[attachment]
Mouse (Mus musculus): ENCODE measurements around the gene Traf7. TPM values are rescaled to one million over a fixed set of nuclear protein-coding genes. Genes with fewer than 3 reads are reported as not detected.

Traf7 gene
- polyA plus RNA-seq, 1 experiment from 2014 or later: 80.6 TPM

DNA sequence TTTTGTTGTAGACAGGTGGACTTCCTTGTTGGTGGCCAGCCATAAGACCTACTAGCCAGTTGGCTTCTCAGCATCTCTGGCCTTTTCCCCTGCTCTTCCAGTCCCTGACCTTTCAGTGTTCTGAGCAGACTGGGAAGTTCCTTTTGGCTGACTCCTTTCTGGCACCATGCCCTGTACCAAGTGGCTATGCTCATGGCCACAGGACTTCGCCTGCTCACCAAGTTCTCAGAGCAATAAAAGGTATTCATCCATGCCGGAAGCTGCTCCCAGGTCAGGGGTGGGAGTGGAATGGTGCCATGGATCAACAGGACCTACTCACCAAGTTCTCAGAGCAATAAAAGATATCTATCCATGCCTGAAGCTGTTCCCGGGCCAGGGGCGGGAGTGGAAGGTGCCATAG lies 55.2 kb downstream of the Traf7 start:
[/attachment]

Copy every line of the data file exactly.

Mouse (Mus musculus): ENCODE measurements around the gene Traf7. TPM values are rescaled to one million over a fixed set of nuclear protein-coding genes. Genes with fewer than 3 reads are reported as not detected.

Traf7 gene
- polyA plus RNA-seq, 1 experiment from 2014 or later: 80.6 TPM

DNA sequence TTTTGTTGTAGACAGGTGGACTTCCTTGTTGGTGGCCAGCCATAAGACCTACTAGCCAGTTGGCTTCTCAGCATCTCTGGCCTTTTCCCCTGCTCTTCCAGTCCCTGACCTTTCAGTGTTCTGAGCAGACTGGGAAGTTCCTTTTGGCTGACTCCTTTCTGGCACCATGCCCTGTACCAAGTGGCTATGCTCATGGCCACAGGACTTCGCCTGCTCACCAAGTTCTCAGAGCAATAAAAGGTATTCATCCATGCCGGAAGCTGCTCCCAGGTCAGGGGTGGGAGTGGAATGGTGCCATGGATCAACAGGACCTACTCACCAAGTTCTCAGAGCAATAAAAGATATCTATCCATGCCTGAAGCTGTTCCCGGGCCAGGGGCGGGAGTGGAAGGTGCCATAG lies 55.2 kb downstream of the Traf7 start: